Kansas State University Extension veterinarian Dan Thomson outlined an “evidence-based approach” to starting calves during last month’s K-State Beef Stocker Field Day.

During high-mortality episodes, Thomson says producers should consider several factors in determining strategies for solving the problem. One is morbidity rates, or the percentage of sick cattle. Another is the case-fatality rate, meaning the number of treated cattle that die, which could indicate whether or not the drug is working.

He notes that a high mortality rate alone does not necessarily mean the treatment failed. He presents a scenario in which a producer had 1 percent death loss last year and this year he had a 5 percent death loss. The producer wants to change drugs or veterinarian. But, Thomson says, if last year the producer and his veterinarian pulled 10 percent of the population and this year pulled 50 percent of the population, the case fatality rate was the same in both years — 10 percent. The treatment, he says, worked the same this year as it did last year. The problem is the high morbidity rate.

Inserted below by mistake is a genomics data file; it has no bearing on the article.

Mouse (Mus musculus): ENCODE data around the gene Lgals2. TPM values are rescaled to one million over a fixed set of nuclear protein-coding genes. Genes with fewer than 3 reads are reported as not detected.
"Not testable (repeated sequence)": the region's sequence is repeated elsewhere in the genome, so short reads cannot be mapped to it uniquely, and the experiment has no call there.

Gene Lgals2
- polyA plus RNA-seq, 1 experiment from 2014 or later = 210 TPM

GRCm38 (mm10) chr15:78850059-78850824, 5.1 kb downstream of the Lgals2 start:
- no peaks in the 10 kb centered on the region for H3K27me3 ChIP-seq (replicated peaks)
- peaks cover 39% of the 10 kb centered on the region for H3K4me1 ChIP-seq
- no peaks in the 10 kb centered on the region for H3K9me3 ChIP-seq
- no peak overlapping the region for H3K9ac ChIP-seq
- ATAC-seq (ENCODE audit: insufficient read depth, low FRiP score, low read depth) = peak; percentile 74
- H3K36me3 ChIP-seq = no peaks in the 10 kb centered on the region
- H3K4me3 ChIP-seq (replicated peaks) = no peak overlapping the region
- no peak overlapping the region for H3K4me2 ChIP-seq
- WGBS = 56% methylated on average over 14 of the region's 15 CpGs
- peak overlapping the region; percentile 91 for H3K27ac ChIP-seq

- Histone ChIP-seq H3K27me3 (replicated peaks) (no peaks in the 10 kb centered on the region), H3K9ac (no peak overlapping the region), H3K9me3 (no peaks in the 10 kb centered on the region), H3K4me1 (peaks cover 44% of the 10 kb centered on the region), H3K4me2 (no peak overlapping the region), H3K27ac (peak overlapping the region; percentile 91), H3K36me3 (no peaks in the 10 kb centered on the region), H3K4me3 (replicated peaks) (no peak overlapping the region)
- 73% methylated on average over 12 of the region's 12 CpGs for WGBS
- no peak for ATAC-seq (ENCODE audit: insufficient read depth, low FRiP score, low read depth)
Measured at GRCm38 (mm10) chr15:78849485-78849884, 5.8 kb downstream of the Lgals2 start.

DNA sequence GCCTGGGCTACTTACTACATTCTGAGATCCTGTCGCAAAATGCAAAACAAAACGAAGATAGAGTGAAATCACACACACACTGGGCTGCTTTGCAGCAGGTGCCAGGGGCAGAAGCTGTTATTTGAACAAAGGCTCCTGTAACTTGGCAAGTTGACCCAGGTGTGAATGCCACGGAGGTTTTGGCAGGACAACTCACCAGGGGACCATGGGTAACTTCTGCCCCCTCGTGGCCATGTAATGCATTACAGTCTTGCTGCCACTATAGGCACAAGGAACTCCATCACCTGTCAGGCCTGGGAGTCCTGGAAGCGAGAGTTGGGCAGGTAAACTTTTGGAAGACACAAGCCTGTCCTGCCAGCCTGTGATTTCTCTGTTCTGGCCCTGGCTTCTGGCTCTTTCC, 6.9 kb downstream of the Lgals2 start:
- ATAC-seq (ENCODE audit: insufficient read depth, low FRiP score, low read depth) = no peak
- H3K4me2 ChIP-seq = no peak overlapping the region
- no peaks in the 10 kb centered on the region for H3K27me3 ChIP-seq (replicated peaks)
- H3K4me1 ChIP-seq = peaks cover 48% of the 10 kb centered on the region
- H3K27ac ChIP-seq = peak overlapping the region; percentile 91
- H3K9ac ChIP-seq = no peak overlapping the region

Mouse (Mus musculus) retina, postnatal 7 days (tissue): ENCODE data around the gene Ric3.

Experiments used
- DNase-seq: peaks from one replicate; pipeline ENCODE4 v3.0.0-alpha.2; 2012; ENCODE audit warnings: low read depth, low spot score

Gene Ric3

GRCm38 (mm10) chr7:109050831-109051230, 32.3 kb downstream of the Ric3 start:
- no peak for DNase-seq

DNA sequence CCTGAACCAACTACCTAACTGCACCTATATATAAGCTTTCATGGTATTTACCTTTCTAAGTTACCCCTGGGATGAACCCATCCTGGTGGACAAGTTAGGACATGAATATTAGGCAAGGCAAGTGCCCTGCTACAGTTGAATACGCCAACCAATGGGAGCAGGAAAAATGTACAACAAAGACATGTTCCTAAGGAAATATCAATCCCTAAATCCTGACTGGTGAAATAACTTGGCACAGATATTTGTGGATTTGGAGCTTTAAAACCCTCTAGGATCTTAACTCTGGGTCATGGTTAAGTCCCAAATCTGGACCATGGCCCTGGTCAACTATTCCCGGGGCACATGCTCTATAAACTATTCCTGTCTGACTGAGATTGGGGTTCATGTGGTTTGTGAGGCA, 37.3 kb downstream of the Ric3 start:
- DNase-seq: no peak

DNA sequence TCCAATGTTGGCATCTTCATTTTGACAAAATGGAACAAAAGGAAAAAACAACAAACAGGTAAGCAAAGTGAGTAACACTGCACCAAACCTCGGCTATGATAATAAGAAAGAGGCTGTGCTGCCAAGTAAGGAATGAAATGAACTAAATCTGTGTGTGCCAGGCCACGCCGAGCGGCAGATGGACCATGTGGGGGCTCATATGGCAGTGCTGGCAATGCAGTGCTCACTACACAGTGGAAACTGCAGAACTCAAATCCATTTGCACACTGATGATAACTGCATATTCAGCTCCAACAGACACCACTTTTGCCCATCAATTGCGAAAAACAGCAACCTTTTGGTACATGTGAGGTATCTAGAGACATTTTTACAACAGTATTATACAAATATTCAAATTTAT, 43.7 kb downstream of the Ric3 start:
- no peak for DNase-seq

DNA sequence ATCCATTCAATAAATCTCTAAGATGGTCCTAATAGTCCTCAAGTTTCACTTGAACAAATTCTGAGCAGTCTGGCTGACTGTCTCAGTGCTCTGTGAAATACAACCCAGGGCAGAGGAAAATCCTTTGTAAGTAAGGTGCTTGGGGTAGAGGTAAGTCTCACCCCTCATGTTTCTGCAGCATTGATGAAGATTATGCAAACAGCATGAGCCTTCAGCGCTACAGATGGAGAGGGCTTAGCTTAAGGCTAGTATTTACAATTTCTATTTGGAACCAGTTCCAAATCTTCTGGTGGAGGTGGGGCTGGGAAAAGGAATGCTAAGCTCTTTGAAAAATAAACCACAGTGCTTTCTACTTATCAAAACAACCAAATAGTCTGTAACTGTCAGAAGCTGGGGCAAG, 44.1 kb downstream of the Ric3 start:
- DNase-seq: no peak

So what caused the higher morbidity? Thomson says a number of factors could be at play, including the source of the cattle, viral antigens, weather, people, prior nutrition, transportation or the “evenness” of the cattle.

Timing of cattle flow is a key factor, and the period when a stocker operation or feedyard brings in multiple groups of cattle naturally presents elevated risk. And, he adds, the more new high-risk cattle you have at a facility the higher risk your low-risk cattle become.

Researchers at K-State recently completed a survey of 23 feedlot consulting veterinarians, asking about animal-health issues. As a group, these veterinarians supply consultation for more than 11 million head of feeder cattle annually and average nearly 5 million head per individual.

The survey asked veterinarians what they believe is the most important factor for predicting feedlot morbidity or mortality, and on average, they listed the factors in the following order:

  1. Cattle health risk
  2. Weather patterns
  3. Receiving nutrition program
  4. Amount and quality of labor
  5. Class of antibiotic use for metaphylaxis
  6. Class of antibiotic use for treatment
  7. Brand of vaccine

Following are the rates at which these veterinarians recommend specific types of vaccines:

  High-risk calves Low-risk calves
IBR 100% 100%
BVD Type 1   100% 95.6%
BVD Type 2     100% 95.6%
BRSV 65.2% 52.2%
PI3       60.9%    52.2%
Histophilus 21.7%     4.4%
Moraxella bovis  0%   0%
Mycoplasm bovis   0%   0%
Leptospira 4.34%   4.4%
Clostridials    60.9% 56.6%
Mannheimia      73.9% 0%
Pasturella     34.8%   0%

Read more of Thomson’s presentation.